Simulating a quantum computer with electronic circuits

by | Sep 14, 2023

What if quantum computing could be simulated using hardware that isn't so finicky?
Abstract image showing blue lines on a black background.

Based on the bizarre laws of quantum mechanics, quantum computers are widely regarded as the future of computing and information technology. The quantum nature of their bits, which can exist as arbitrary combinations of 0s and 1s, allows them to solve problems and run certain algorithms orders of magnitude faster than their classical counterparts.

However, to date it has been extremely difficult to build a functional quantum computer. They require specialized equipment and conditions, such as temperatures close to absolute zero, to keep their qubits in their fragile quantum states. As such, they can be prone to errors and don’t tolerate disturbances from the outside environment.

“The key obstacle towards the realization of a scalable quantum computer is overcoming environmental and control errors,” explained Xiangdong Zhang, a professor at the Beijing Institute of Technology, in an email. “Quantum states are highly susceptible to environmental interference, leading to [loss of quantum states] and errors. Until now, there has been no implementation of a practical universal quantum computer.”

But what if quantum computing could be simulated using hardware that isn’t so finicky?

To achieve this, Zhang and his colleagues have proposed a new way to run algorithms previously only considered possible with quantum computers. The idea is to use a system whose operation is based on the much simpler laws of classical physics but with the ability to run algorithms the same way a full-fledged quantum computer would.

A classical switch

Improving on qubit stability by creating them in a classical physical system would allow quantum computers to operate in a wide range of temperatures, humidity, and pressures. This “switch” is made possible by the fact that the Schrödinger equation, which describes the behavior of quantum systems, resembles a set of equations called the Kirchhoff’s equations, which describe how electrical voltage and current work together.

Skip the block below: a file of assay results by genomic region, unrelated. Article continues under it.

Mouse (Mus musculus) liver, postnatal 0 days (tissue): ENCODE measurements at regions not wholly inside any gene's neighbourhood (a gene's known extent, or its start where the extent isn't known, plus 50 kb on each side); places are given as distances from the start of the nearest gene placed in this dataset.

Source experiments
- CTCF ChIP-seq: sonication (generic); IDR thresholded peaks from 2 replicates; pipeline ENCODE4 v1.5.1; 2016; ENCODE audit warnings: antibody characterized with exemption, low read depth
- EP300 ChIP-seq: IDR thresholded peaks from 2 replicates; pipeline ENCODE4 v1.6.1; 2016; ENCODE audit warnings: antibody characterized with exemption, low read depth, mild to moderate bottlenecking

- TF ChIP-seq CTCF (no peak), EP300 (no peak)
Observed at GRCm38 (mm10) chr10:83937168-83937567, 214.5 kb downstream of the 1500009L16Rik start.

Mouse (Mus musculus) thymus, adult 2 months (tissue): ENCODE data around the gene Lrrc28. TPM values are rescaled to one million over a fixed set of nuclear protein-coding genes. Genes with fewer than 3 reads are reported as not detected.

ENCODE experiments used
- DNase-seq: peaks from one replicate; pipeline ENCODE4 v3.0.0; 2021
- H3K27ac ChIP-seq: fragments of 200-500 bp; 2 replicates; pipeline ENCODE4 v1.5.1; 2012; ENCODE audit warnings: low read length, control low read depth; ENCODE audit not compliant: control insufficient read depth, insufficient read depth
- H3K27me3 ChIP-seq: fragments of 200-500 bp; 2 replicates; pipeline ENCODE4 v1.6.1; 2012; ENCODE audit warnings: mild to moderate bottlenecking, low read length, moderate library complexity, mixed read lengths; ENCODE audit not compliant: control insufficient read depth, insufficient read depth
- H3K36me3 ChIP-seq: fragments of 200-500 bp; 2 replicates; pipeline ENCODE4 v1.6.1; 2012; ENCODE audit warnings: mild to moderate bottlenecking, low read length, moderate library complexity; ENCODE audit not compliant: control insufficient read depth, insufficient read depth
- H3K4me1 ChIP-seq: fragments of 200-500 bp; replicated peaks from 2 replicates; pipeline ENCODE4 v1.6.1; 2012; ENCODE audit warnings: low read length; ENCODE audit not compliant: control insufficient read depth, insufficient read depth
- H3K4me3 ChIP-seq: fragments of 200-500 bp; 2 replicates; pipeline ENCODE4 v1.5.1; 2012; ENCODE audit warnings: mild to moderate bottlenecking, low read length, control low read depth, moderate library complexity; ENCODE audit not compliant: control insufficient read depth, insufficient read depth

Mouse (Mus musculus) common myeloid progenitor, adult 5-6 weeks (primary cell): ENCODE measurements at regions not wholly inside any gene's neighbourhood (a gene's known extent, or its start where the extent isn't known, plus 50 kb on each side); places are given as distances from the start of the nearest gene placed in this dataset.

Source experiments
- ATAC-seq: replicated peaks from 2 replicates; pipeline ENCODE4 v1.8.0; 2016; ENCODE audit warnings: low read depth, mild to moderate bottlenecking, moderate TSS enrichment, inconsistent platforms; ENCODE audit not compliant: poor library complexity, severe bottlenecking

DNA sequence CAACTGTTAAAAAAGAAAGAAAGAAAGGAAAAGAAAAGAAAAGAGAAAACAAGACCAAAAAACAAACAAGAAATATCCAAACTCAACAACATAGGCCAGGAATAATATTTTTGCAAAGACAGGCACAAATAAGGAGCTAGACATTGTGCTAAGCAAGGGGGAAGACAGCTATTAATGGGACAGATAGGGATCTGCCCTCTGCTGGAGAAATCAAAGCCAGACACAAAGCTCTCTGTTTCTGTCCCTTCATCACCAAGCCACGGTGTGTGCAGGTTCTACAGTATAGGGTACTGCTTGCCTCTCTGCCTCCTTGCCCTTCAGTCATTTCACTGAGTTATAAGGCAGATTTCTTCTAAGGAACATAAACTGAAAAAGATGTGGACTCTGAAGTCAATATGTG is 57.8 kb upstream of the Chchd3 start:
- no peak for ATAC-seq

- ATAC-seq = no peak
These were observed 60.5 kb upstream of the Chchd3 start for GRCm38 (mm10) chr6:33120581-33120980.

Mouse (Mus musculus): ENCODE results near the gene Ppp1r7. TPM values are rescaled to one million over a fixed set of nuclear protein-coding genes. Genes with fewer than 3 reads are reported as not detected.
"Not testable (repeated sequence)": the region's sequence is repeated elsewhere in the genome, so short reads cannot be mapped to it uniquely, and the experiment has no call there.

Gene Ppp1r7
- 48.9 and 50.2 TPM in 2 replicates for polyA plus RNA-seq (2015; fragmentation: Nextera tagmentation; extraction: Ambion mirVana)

This similarity means that a quantum computer could theoretically be simulated using electrical circuits, throwing out the difficulties brought about by the specialized qubits. One way to do this is using a topological quantum-computing scheme, which was proposed by the team in their study published in Advanced Intelligent Systems.

Topological quantum computers use topological materials, a special type of material that has unique electronic transport properties related to the arrangement of its atoms or electrons. The key is that they can maintain their special properties even under fluctuating conditions, which makes them very promising for quantum computing.

But building a functioning topological quantum computer involves numerous engineering challenges, some of which are beyond our current technological capabilities. Simulating its operation using a much simpler system could be a huge leap forward.

“Various theoretical schemes for building topological quantum computation have been proposed,” wrote the team in their paper. “However, experimental implementation has always been a great challenge because it has proved to be extremely difficult to create and manipulate topological qubits in real systems.”

Mimicking a quasiparticle

The qubits formed in topological quantum computers are not elementary particles, like the electrons, ions, or photons used in some quantum computers, but are instead quasiparticles called anyons. “Topological quantum computation aims to employ anyonic quasiparticles […] to encode and manipulate quantum information in a fault-tolerant way,” added Zhang.

In general terms, quasiparticles are collective excitations of many electrons existing in the bulk of a material, like waves on the surface of a liquid consisting of a huge number of atoms. Anyons have the unique ability to “remember” the trajectory of their motion around one another, allowing them to store memory for use in a topological quantum computing system.